This blog and my YouTube channel are my only entries into the web 2.0 world, leaving my website to the web 1.0 world. I am happy with it the way it is, and have no major changes in mind for it. Further, I have no interest nor time to expand my involvement into other web 2.0 activities such as I.M., Facebook, or Twitter. I do not really care for those things.

Please feel free to write to me with any website ideas.

Life is short: surf on!

Friday, November 13, 2009

The Bright Side

I am seldom one to get sick, or when I do, remain down for more than a day or two. My partner has not taken a day off of work for an illness in more than seven years... until this week.

"They" say that the H1N1 flu is mild. I guess compared with seasonal flu, it is not as severe, but let me tell 'ya, this flu is no cakewalk. The good news is that our fevers have abated, we are able to sleep better at night, and our eyes don't hurt so we can read, use the computer, or watch TV. However, we still have quite a bit of tightness in our chest, and remain congested. We are still coughing and sneezing from time to time. The doctor says that these symptoms may persist for several more days. Thus, we remain at home so that we do not expose others to this illness or make ourselves worse by trying to resume normal activity when we are not ready for it.

The brighter side of taking this unexpected week off includes good things:
  • I am able to see how my mentoring others has paid off. Two people stepped up and delivered excellent presentations at public hearings in my stead this week. I think I can retire now from voluntary public service (smile.)
  • Several people who I write about -- those who I care for by doing things with and for them -- have helped us in our time of need. They have run errands, brought groceries, dropped off casseroles and other goodies, books & magazines, and one even brought us flowers. How sweet and thoughtful. It kinda shows how love goes 'round -- the more you give it away, the more you get back.
  • One of my sweetest 'elder buds' has completely taken over the planning and organizing for our annual Thanksgiving feast. What a tremendous relief! We look forward to hosting this event in just two weeks (whew! it's coming up quickly!)
  • Since we (still) do not have an appetite, and are surviving on a bowl or two of chicken soup each day, I know that I have lost at least ten pounds, if not more. I'll try to maintain the weight-loss momentum when I regain my strength by exercising more.
  • My partner and I haven't spent this much time together in ages. We are finding that we have lots to talk about, lots to share, much to enjoy, and going through this together, our relationship is even more strengthened.
  • Being fearful that my elderly aunt who is already in fragile health might contract this illness if I were to see her, I have not been able to attend to her needs this week. Thank goodness for family and friends who have stepped up to fill in, help out, and provide that ongoing care so all I have to do is check in by phone.
  • I don't miss work at all.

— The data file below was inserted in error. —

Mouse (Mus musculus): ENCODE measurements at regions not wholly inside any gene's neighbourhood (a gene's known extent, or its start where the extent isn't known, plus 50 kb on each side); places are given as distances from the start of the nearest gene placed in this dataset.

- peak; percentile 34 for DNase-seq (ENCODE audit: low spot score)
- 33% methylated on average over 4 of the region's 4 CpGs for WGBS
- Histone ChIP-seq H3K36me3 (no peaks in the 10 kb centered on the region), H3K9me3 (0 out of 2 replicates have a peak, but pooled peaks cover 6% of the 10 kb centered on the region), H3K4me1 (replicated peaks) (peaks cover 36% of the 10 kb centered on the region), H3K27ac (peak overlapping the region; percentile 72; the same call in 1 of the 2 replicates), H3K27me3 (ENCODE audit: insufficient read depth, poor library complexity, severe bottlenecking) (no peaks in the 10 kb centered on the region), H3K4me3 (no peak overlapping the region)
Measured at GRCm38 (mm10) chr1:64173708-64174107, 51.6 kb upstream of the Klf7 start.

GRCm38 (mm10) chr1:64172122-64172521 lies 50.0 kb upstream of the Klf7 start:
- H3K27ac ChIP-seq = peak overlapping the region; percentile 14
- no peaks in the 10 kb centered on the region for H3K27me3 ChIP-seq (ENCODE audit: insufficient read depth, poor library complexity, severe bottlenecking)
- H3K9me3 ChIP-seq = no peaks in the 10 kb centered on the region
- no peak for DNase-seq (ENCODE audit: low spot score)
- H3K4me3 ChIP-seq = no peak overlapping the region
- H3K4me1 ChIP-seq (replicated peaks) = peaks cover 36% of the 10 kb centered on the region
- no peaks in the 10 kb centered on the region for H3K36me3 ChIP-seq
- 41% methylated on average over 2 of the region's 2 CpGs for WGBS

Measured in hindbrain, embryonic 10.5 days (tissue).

• A good buddy threatened to send a search & rescue team to check in on us. I told him that we're okay -- but that he should send the team anyway as long as they were in uniform and their boots were shined. [I may be sick, but I am not dead!]
Overall, we are taking each day at a time, getting better, but not trying to rush back into things too quickly. We will make it.

Thanks to many who have checked in by phone and email. We appreciate it.

Life is short: look on the bright side of life!

Thursday, November 12, 2009

Happy Birthday To My Best Half

Today is a big day for my wonderful man, who means the world to me. Today is my partner's birthday! Woo-eee!

Unfortunately, his birthday will be rather subdued, as he is recovering from the H1N1 flu, which I unfortunately "shared" with him when I came down with it on Sunday. We both are staying home this week, away from people, and taking care of ourselves. One of my "elder buds" dropped off some more veggies so I can make more chicken soup, which is about all we are living on these days.

My Birthday Boy never had a big fuss made over his birthday when he was growing up. But I handle it differently. After all, I think the world of him and love him passionately. He deserves only the very best treatment and tender loving care.

Because we both are still recovering from the flu and do not have much of an appetite, I am postponing the creation of a big meal that I had planned. However, my little buddy Guido and I made him a lemon meringue pie from scratch. He is not a 'birthday cake' kinda guy; his request is a pie, so that's what he got as an early surprise yesterday. It is about all he wants to eat right now, besides my chicken soup.

I do not shower him with presents on his birthday, as he says he has everything he wants and doesn't want me to spend a lot of money on "stuff." Rather, I will give him a card in which I wrote my own greeting, a few small things he wants and needs, and my complete, undivided, companionship.

... and, of course, I'll be doing that in boots and leather. (I have recovered enough to get out of my sweats and into some real clothes, finally.)

He is my man, who I love from the bottom of my heart. I just wish he weren't sick and I was the carrier of this infection -- on his birthday of all days. But he is a very forgiving soul, bless him.